Driving when tired: changes to fines for commercial drivers
Commercial drivers who drive tired will be fined for every time they’ve committed the offence in the last 28 days under changes to rules that govern how many hours should be driven and the breaks that should be taken.
Currently, about 40% of sleep-related accidents involve commercial vehicles. According to the Royal Society for the Prevention of Accidents (RoSPA), driving while tired may be responsible for:
- one in five of all accidents; and
- up to a quarter of serious and fatal crashes.
Under the new rules, the Driver and Vehicle Standards Agency (DVSA) can fine drivers up to £300 if they’re caught; they can also be prosecuted or have their vehicle immobilised.
At the moment, DVSA can only fine drivers for:
- offences committed that day; and
- ongoing offences, like manipulating tachograph records, which record drivers’ hours.
DVSA traffic examiners will be given new powers to issue on-the-spot fines for any drivers’ hours offences committed in the last 28 days.
In a single roadside check, examiners will be able to issue fines for up to five drivers’ hours offences and drivers could be fined up to £1,500 in a single check if they’ve consistently broken the rules.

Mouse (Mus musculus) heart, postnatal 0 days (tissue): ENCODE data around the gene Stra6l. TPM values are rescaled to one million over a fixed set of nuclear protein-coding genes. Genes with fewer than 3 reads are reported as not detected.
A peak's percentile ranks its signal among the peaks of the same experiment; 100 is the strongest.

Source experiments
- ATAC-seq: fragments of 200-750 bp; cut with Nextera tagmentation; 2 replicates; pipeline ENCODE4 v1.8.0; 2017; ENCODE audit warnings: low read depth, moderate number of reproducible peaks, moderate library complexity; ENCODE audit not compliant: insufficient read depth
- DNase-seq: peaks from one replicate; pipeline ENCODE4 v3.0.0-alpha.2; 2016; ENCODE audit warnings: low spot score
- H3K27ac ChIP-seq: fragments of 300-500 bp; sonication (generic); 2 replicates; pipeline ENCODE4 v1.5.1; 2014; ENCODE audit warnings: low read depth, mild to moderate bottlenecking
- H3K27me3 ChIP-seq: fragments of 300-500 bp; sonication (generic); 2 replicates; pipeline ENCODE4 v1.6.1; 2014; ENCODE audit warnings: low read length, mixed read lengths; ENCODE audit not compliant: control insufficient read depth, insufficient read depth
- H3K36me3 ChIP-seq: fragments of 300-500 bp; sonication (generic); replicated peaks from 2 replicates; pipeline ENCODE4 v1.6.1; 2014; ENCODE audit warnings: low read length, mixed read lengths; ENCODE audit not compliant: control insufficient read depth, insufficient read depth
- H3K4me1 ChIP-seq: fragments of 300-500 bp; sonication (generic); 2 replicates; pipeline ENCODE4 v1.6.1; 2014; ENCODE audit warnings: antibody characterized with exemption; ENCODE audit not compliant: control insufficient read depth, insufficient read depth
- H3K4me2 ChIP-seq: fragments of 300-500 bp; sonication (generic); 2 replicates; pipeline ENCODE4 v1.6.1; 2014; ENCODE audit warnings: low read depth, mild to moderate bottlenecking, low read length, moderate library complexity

It won’t matter if the offences took place in Great Britain or elsewhere. The rules will also apply to drivers who don’t live in Great Britain. However, they’ll need to pay any fines immediately, before being allowed to continue their journey.
DVSA traffic examiners will also start issuing fines to deal with drivers who don’t properly rest. Lorry, bus and coach drivers must take a 45-hour rest break at least every fortnight.
From 1 November 2017, DVSA will start to fine drivers up to £300 if they spend their full weekly rest break in their vehicle in places where it causes a problem – for example, if a lorry driver spends their full break in the cab of their lorry in a layby.
Spending the weekly rest break in the cab can:
- contribute to drivers not properly resting; and
- expose drivers to poor living conditions.
DVSA Chief Executive, Gareth Llewellyn, said:
“These tougher fines will help us to take stronger action against any drivers or operators who break drivers’ hours rules and will help make our roads safer.
“There’s no excuse for driving while tired. The results of falling asleep at the wheel of a 40-tonne lorry can be devastating to families and communities. Any driver breaking these rules is putting other road users at risk and could face losing their licence and livelihood.”
James Firth, the Freight Transport Association’s Head of Licensing Policy and Compliance Information, said:
“For some years, DVSA officers have been virtually powerless to take effective action against non-UK HGV drivers who may have committed a string of offences in the days and weeks before the vehicle is stopped.
“These new powers mean the enforcement authorities will be more able – and more likely – to take action against all drivers who are found to have repeatedly flouted these critical road safety laws.”